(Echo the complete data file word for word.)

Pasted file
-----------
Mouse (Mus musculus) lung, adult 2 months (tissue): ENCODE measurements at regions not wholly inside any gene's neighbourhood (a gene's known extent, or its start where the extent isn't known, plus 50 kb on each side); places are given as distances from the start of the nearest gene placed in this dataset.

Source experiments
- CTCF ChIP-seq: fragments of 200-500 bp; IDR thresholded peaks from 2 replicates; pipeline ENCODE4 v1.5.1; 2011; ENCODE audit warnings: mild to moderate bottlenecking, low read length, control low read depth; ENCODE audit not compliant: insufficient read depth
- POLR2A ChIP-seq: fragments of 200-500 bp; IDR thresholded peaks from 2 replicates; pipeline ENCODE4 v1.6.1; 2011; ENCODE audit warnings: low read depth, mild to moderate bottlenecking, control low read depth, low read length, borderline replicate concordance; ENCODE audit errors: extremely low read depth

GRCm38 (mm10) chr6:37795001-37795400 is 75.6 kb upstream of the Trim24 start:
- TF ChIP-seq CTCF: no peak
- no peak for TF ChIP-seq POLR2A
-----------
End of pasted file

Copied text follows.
Mouse (Mus musculus) lung, adult 2 months (tissue): ENCODE measurements at regions not wholly inside any gene's neighbourhood (a gene's known extent, or its start where the extent isn't known, plus 50 kb on each side); places are given as distances from the start of the nearest gene placed in this dataset.

Source experiments
- CTCF ChIP-seq: fragments of 200-500 bp; IDR thresholded peaks from 2 replicates; pipeline ENCODE4 v1.5.1; 2011; ENCODE audit warnings: mild to moderate bottlenecking, low read length, control low read depth; ENCODE audit not compliant: insufficient read depth
- POLR2A ChIP-seq: fragments of 200-500 bp; IDR thresholded peaks from 2 replicates; pipeline ENCODE4 v1.6.1; 2011; ENCODE audit warnings: low read depth, mild to moderate bottlenecking, control low read depth, low read length, borderline replicate concordance; ENCODE audit errors: extremely low read depth

GRCm38 (mm10) chr6:37795001-37795400 is 75.6 kb upstream of the Trim24 start:
- TF ChIP-seq CTCF: no peak
- no peak for TF ChIP-seq POLR2A